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Two-Thirds of Medicare Patients Face Death, Hospital Readmission in Year After Stroke
By Denise Mann
WebMD Health News
Reviewed by Louise Chang, MD
Dec. 16, 2010 -- Nearly two-thirds of Medicare patients who are discharged after having a stroke will die or be readmitted to the hospital within a year, according to a new study in the journal Stroke.
The findings are "striking," says study author Gregg C. Fonarow, MD, the Eliot Corday Professor of Cardiovascular Medicine and Science and the director of the Ahmanson-UCLA Cardiomyopathy Center in Los Angeles.
Fonarow and colleagues analyzed the death and hospital readmission rates for more than 91,000 Medicare beneficiaries treated for ischemic stroke at 625 hospitals from April 2003 and December 2006. The most common type of stroke, ischemic strokes occur when blood flow to the brain is blocked.
In-hospital death rates are about 14% within a month and 30% within one year of hospital admission for stroke. Within one year of hospital discharge, the stroke death or readmission rate is close to 62%, the new study showed. There were no improvements in death or rehospitalization rates from 2003 to 2006.
Wide Variation From Hospital to Hospital
There was variation in rates by hospital. For example, the 30-day death rate after admission for stroke was as low as 9.8% in the top-performing hospitals to 17.8% in the bottom-performing hospitals, the study showed.
There were also no significant differences in readmission or death rates in hospitals that were certified as primary stroke centers. A primary stroke center is a hospital that provides emergency care to people having a stroke or admits stroke patients and offers additional care or transfers patients to a comprehensive stroke center when needed.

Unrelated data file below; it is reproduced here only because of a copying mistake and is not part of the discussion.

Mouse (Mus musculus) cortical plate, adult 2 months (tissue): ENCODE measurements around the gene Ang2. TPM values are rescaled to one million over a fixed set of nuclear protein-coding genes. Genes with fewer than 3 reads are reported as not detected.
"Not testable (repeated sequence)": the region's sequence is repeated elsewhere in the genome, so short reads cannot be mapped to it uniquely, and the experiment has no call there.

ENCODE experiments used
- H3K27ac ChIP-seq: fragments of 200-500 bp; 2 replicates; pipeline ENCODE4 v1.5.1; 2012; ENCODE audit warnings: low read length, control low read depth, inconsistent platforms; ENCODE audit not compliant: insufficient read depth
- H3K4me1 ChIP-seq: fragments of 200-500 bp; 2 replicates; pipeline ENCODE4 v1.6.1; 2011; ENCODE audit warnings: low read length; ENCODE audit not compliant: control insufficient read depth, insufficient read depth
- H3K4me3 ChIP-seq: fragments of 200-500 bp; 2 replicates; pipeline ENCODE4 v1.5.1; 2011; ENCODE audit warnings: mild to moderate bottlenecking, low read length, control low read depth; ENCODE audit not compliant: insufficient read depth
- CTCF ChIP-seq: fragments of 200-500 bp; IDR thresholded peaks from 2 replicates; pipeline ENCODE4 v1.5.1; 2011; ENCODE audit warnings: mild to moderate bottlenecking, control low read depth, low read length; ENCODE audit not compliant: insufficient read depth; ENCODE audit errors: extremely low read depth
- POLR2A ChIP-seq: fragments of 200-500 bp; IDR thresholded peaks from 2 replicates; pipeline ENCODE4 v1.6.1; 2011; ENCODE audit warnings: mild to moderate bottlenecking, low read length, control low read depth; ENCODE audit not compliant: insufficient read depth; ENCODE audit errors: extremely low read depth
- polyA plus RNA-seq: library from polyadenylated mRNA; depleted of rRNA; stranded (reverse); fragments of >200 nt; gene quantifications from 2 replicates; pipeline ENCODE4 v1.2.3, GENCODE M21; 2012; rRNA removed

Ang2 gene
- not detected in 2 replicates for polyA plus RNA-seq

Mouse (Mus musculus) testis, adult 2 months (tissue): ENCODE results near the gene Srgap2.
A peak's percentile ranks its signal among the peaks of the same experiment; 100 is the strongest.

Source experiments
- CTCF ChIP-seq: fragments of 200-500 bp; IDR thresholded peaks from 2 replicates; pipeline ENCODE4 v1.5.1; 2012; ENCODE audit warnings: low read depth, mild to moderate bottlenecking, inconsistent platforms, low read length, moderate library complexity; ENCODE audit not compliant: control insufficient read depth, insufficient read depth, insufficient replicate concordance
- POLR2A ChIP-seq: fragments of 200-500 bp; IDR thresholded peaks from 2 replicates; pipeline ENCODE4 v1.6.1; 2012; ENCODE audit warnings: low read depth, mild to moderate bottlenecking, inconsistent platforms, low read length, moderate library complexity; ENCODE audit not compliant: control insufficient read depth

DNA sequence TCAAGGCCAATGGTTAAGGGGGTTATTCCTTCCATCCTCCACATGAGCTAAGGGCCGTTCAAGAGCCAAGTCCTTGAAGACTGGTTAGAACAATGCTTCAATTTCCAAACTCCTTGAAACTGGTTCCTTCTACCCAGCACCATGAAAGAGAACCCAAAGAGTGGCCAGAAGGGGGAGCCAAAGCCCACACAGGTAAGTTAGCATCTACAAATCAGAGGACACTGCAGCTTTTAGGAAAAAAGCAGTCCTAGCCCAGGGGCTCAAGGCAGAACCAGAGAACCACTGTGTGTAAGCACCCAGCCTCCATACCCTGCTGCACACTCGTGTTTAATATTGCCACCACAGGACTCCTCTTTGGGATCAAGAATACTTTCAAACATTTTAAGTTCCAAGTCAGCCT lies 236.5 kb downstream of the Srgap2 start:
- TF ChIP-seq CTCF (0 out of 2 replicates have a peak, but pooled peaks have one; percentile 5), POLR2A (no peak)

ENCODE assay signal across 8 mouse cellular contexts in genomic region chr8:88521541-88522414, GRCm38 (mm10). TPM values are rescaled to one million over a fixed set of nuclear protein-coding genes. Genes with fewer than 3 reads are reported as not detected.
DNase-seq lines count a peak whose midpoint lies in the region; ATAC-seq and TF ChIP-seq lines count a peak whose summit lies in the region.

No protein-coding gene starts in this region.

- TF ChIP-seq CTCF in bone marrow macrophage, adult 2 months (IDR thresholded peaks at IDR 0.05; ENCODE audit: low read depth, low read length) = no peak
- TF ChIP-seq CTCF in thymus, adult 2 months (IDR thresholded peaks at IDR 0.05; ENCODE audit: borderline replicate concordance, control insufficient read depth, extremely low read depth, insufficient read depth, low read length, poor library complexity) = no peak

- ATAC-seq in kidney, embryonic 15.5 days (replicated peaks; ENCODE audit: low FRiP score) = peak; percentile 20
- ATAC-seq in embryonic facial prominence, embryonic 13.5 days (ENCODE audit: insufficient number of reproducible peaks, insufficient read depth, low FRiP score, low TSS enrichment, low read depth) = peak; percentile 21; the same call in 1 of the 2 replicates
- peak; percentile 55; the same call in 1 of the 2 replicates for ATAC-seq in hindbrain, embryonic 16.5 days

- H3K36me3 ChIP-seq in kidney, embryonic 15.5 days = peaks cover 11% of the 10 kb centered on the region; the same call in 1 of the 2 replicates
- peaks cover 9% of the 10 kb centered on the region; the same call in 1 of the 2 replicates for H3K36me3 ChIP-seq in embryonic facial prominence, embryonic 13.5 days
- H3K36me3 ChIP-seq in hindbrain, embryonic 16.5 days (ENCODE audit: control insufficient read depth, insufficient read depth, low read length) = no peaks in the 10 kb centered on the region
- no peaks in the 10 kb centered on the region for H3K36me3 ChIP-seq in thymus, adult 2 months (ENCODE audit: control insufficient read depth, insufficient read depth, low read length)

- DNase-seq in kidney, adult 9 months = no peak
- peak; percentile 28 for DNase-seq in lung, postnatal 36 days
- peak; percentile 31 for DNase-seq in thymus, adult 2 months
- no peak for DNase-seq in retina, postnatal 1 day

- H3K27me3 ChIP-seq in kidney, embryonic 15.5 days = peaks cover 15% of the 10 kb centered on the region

Findings Likely Apply to All Senior Citizens With Stroke
The new study only looked at Medicare beneficiaries, but the findings are likely generalizable, Fonarow says.
About 65% of patients hospitalized for stroke are aged 65 or older, which is the age that most people become eligible for Medicare. "The [new] findings thus are likely generalizable to these patients, however, whether similar findings would be seen in younger patients needs further study," he says.
The death and rehospitalization rates seen in the study are likely due to the severity of the stroke, presence of other related health problems, and the in-hospital and follow-up care, he says.
"Between of the acute presentation with an ischemic stroke and a readmission to the hospital or postdischarge death, a window of opportunity exists for interventions to reduce the burden of postischemic stroke morbidity and mortality," he says.
Patrick Lyden, MD, chairman of the department of neurology at Cedars-Sinai Medical Center in Los Angeles, says the findings likely apply to all senior citizens with stroke -- not just Medicare beneficiaries.
"It is very generalizable because most strokes occur in the Medicare-eligible population," he says.
"Stroke patients are much more concerned about stroke-related disability," he says. "What matters is are we making patients better. We need to be focusing on stroke-related disability and getting people treated in primary stroke centers."
A clot-busting agent should be given as soon as possible after an ischemic stroke to reduce long-term damage, and this is more likely to be administered at a stroke center, he says.
"Call 911 if you suspect a stroke," Lyden says. "It is becoming more and more common for medics to direct people to stroke centers," he says.
Aggressive Follow-up Care Can Lower Death, Readmission Rates After Stroke
Stroke is a slippery slope, says Irene Katzan, MD a stroke neurologist in the Neurological Institute at Cleveland Clinic and the director of Enterprise Stroke Systems in the Center for Outcomes Research and Evaluation in Ohio.
"Stroke is a bad disease and occurs in patients who are often sick and have other comorbid diseases," she says. People who have strokes are often left severely disabled, and when you are disabled, you are prone to readmission and death, she says.
"This paper provides an overall national picture of how bad the problem is, and this is the tip of the iceberg because most people don't die from a stroke, but are left functionally disabled," she says. "These findings are not surprising, but it is sobering to see it in print on a national scale," Katzan tells WebMD.
But aggressive follow-up care can help make a dent in these sobering statistics, she says.
"Once you leave the hospital, you should follow up with a neurologist or primary care physician so they reduce the chance of death or readmitted," she says.
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